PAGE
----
Preserved Roasted Red Peppers || Hitchhiking to Heaven
Preserves

Preserved Roasted Red Peppers

The Pigeons Go to Church, Barcelona, 2003

I’ve been waiting all year to try this recipe, but when the time came, I was almost too lazy to do it. The end of October Can Jam week was rapidly approaching, and I just didn’t want to get off my butt and deal with a pile of slippery peppers. My eyes kept sliding over to my great big bag of quince, which I can’t stop thinking about.

The thing is, it is totally worthwhile to preserve these guys in the fall.

You know that red bell peppers are one of the dirty dozen, right? If you don’t grow them yourself or buy organic, you don’t want to eat them. This year, growing them wasn’t a great option in the Bay Area. We had too much rain in the spring and too much cold in the summer. I grew a handful of small peppers and was thrilled to have them, but a canning project they would not make.

And buying organic red peppers at any other time of year is notoriously bad for the budget. They were going for $8 per pound (gack!) in the summer. Now’s the time.

So I’ll leave the hot peppers to those kinky girls at Tigress in a Pickle, Local Kitchen (thank you, Kaela, for holding our feet to the fire and making us can peppers this month), and Grow and Resist. For me, there’s nothing like roasted reds.

I love them, but I’m not kidding; they’re slippery when roasted.

Peppers are a low-acid food and you must take care when canning them. To ensure safety, I began with a recipe from Well-Preserved, by Eugenia Bone, and I changed only the seasonings. Then I contacted the Master Food Preserving program at UC Davis to ensure that what I did was safe. I would be really sad if I killed any of you nice people, you know? A certified master food preserver confirmed that this recipe is sufficiently acidic and gave me the green light. (If you’re concerned about the inclusion of olive oil, see the update at the bottom of the post.) And, hey, did you know that you can do that, too? If you have questions about whether or not a recipe is safe, get in touch with the good people at your state’s cooperative extension office. That’s what they’re there for!

The flavors in this recipe are inspired by my dear friend Helen’s method for roasting red peppers. Helen is in her eighties and grew up in Oroville, California. Her family is of Spanish descent. And I have a thing for Spain. Let’s go there, shall we?

Calle Girona, Barcelona, 2003

Pimientos Rojos

4 pounds red bell peppers
1 cup bottled lemon juice (use only bottled juice to guarantee acidity)
2 cups white wine vinegar (5% acidity)
1 cup olive oil
1/4 cup slivered white onion
1 1/2 teaspoons smoked paprika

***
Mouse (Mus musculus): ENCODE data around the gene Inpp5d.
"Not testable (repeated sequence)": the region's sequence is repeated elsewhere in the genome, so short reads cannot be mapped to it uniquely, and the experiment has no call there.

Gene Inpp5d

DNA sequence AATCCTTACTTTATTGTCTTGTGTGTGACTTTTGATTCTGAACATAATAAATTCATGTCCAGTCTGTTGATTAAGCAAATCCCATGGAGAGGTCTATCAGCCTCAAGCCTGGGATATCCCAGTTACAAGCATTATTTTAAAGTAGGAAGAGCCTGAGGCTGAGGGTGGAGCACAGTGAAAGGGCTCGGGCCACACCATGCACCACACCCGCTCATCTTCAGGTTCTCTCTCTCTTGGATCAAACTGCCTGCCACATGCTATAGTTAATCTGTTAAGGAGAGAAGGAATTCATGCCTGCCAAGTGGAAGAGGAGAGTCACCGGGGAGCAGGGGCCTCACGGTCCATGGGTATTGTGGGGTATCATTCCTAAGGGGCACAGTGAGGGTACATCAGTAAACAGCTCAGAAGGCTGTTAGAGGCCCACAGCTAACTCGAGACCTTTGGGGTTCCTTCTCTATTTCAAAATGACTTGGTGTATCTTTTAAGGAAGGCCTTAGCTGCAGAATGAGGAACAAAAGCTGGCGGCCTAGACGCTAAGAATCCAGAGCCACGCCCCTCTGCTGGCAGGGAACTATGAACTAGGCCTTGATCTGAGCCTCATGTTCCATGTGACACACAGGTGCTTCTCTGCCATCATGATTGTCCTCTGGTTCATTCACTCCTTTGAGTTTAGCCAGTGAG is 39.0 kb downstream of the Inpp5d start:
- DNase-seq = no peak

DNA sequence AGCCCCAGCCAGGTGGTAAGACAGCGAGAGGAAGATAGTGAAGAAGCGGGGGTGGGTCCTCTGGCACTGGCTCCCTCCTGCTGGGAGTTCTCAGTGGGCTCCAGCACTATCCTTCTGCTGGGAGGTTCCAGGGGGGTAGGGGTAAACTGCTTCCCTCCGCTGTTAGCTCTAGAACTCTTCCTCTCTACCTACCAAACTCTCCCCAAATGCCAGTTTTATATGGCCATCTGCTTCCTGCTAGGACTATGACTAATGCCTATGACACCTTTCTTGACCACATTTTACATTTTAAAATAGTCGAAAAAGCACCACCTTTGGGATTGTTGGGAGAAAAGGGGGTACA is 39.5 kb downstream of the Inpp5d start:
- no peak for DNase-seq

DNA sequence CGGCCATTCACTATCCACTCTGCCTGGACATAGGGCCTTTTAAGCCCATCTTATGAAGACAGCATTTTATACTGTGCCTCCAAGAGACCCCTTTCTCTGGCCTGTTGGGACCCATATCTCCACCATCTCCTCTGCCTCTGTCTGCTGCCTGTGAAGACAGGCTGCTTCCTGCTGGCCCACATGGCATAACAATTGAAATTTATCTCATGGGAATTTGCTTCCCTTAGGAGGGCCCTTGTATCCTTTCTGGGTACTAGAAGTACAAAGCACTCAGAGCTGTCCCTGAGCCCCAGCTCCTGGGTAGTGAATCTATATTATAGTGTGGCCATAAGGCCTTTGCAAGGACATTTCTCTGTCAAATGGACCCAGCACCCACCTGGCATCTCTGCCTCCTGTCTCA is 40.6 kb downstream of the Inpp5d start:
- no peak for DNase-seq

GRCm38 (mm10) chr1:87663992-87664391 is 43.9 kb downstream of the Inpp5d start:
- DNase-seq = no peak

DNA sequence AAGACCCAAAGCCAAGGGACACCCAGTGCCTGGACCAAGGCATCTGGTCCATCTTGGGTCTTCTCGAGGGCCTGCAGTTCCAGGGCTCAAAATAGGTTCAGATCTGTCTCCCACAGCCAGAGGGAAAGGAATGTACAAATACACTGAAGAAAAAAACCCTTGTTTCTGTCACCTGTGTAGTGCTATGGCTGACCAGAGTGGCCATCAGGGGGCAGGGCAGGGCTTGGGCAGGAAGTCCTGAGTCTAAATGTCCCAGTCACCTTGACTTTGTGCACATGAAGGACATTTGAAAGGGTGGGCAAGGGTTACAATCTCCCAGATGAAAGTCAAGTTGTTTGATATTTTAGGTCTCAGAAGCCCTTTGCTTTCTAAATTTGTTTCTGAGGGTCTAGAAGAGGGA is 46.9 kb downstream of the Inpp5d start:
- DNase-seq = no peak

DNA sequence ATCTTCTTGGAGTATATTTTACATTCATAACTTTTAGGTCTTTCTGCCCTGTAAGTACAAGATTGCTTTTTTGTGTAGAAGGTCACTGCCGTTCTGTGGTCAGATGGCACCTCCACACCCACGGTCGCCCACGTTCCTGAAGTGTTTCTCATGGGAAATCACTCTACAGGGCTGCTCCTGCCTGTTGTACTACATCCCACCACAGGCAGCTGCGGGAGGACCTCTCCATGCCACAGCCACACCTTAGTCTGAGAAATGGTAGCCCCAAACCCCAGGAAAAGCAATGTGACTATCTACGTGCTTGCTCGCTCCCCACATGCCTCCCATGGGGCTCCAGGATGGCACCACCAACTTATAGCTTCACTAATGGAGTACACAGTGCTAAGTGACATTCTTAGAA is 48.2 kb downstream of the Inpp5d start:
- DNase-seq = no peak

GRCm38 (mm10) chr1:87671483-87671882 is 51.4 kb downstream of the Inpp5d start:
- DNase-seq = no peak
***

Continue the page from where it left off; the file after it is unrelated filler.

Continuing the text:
1/2 teaspoon thyme
1/2  teaspoon black pepper
1 1/2 teaspoons salt
3 bay leaves

1. Place an oven rack about 7 inches below the heat source and preheat the broiler. Start heating a large pot of water for scalding several pint jars and have a small pan of water ready for simmering your jar lids. (See Step 5.)

2. Snip the stems off the red peppers and place them on an ungreased baking sheet. Char them under the broiler for about 20 minutes, using tongs to turn them frequently so they blister all over.

3. Remove the peppers from the oven and let them cool until you can handle them. Peel the peppers, cut them in half, and remove the seeds. (I find them easiest to peel if I begin from the base of the pepper. If they’ve gotten soft, the peppers may tear as you peel them. Don’t worry about it. Just tear them into large pieces and skip the “cut them in half” step.)

4. In a medium saucepan, combine the lemon juice, vinegar, olive oil, onion, paprika, thyme, salt, and pepper. Bring to a gentle boil.

5. Scald 3 pint jars by immersing them in boiling water. (There’s no need to sterilize the jars, because you will process the peppers for more than 10 minutes.) Simmer the jar lids for just a moment in a pan of hot water, then let them rest there.

6. Pack the peppers into the scalded jars and cover with the hot marinade. Add one bay leaf to each jar. Use a small silicone spatula or other soft tool (like a chopstick) to “bubble” your jars. (That is, work the spatula into the peppers and run it around the inside of the jar to release air pockets.) Leave 1/2- to 3/4-inch head space to ensure a proper seal. (This is important. The peppers will swell during processing.)

7. Process in a water-bath canner for 15 minutes and wait a few weeks before tasting. If you have leftover marinade (I sure did), save it for salad dressing.

Yields about 3 pint jars

White Peacock, Barcelona, 2003

Update: November 14, 2011

Over the course of the year since I posted this recipe, a few people have specifically asked about the oil it contains. Recently, I consulted a second master food preserver to learn a little more about the issue. She confirmed that the recipe is safe — that is, plenty acidic enough to impede botulism growth, even with the presence of a cup of olive oil.

It’s worth noting, however, that the inclusion of oil may reduce shelf life in some recipes. Oil presents an increased risk of flavor changes or even rancidity. The recommended shelf life for most preserves is about one year. For these peppers, you might consider tightening that up a bit. When you do pop the lid, if you notice anything at all off about them — appearance or smell — toss them out. On the other hand, you may decide to simply forgo canning and stash your marinated peppers in the fridge. (I’d already thought about that, but that was because we ate all of ours in just a few weeks. It was hardly worth the effort of canning them!)

Previous Post Next Post

You Might Also Like